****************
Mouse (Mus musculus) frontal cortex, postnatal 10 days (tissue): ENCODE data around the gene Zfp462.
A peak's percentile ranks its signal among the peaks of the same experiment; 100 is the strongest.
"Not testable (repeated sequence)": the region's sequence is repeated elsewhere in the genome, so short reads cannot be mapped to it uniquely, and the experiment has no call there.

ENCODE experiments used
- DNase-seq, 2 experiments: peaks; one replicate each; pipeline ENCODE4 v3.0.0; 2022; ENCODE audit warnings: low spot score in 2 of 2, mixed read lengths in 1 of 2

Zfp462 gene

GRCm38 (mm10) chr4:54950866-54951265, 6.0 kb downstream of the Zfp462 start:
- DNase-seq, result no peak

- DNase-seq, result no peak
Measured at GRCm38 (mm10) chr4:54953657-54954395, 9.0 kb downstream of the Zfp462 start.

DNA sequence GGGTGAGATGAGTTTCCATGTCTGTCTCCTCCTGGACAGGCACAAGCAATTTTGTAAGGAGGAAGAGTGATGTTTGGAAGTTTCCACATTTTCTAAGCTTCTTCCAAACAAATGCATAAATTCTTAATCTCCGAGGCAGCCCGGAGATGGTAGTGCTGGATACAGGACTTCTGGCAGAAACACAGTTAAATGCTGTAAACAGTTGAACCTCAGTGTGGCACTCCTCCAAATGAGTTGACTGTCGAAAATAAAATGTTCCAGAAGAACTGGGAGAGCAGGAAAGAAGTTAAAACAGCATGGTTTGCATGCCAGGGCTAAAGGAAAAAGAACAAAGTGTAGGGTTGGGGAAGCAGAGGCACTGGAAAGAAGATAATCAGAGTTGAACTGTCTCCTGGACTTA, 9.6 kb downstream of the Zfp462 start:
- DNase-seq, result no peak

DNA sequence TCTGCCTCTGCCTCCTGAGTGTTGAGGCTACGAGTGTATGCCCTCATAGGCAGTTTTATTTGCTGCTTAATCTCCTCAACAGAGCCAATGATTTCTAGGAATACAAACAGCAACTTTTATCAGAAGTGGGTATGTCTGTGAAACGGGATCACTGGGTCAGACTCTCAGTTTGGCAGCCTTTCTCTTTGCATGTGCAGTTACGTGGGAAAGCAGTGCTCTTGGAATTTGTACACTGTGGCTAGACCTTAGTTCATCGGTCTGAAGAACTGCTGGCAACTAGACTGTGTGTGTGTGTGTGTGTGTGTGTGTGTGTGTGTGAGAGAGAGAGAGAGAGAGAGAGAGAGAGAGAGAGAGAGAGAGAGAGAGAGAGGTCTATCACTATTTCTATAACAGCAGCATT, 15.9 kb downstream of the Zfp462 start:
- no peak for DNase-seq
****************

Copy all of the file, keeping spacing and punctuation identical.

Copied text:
Mouse (Mus musculus) frontal cortex, postnatal 10 days (tissue): ENCODE data around the gene Zfp462.
A peak's percentile ranks its signal among the peaks of the same experiment; 100 is the strongest.
"Not testable (repeated sequence)": the region's sequence is repeated elsewhere in the genome, so short reads cannot be mapped to it uniquely, and the experiment has no call there.

ENCODE experiments used
- DNase-seq, 2 experiments: peaks; one replicate each; pipeline ENCODE4 v3.0.0; 2022; ENCODE audit warnings: low spot score in 2 of 2, mixed read lengths in 1 of 2

Zfp462 gene

GRCm38 (mm10) chr4:54950866-54951265, 6.0 kb downstream of the Zfp462 start:
- DNase-seq, result no peak

- DNase-seq, result no peak
Measured at GRCm38 (mm10) chr4:54953657-54954395, 9.0 kb downstream of the Zfp462 start.

DNA sequence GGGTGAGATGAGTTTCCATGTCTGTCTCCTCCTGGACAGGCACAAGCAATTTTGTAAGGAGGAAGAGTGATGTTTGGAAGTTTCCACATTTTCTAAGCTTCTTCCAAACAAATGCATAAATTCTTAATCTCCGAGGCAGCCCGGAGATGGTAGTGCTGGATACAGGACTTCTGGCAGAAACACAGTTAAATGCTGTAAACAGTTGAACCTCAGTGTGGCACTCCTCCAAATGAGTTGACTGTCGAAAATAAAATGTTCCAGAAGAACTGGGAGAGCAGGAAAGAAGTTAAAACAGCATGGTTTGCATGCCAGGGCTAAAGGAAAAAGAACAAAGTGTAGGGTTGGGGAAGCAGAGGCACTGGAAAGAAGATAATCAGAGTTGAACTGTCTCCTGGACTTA, 9.6 kb downstream of the Zfp462 start:
- DNase-seq, result no peak

DNA sequence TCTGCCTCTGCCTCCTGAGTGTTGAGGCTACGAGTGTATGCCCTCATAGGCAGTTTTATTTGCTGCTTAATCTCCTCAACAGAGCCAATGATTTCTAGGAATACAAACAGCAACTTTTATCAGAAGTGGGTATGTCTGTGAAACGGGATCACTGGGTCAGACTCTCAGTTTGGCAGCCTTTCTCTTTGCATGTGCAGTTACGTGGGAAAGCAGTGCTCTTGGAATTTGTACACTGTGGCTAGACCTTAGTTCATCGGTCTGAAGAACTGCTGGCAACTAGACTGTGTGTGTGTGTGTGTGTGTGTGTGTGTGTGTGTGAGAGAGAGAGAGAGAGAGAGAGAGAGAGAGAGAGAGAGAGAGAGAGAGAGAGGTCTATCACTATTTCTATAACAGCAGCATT, 15.9 kb downstream of the Zfp462 start:
- no peak for DNase-seq